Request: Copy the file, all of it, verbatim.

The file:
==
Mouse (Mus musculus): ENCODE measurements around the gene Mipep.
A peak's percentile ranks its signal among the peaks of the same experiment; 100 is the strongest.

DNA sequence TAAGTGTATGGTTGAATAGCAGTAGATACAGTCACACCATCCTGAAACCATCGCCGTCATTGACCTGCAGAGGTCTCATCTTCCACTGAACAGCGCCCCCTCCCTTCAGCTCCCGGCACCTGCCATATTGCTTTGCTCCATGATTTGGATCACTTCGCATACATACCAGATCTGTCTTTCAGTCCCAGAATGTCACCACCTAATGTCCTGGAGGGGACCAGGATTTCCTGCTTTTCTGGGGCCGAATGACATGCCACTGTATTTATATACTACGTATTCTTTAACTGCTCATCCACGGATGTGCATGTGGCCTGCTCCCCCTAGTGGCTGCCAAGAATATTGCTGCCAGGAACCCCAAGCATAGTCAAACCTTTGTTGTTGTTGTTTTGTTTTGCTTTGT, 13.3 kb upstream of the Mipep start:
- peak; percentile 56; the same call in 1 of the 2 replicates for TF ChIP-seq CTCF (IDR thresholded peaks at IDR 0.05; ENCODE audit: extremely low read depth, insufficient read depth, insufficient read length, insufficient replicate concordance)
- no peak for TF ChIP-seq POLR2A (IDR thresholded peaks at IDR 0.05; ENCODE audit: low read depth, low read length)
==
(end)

Mouse (Mus musculus): ENCODE measurements around the gene Mipep.
A peak's percentile ranks its signal among the peaks of the same experiment; 100 is the strongest.

DNA sequence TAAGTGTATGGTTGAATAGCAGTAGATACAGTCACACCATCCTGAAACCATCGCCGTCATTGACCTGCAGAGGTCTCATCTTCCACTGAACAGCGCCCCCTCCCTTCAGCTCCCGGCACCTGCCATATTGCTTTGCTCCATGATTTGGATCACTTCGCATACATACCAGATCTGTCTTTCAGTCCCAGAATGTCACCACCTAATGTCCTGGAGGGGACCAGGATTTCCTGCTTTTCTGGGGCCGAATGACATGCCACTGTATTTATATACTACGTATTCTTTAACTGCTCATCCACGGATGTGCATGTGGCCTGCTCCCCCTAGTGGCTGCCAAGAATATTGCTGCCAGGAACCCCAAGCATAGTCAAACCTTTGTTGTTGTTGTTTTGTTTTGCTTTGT, 13.3 kb upstream of the Mipep start:
- peak; percentile 56; the same call in 1 of the 2 replicates for TF ChIP-seq CTCF (IDR thresholded peaks at IDR 0.05; ENCODE audit: extremely low read depth, insufficient read depth, insufficient read length, insufficient replicate concordance)
- no peak for TF ChIP-seq POLR2A (IDR thresholded peaks at IDR 0.05; ENCODE audit: low read depth, low read length)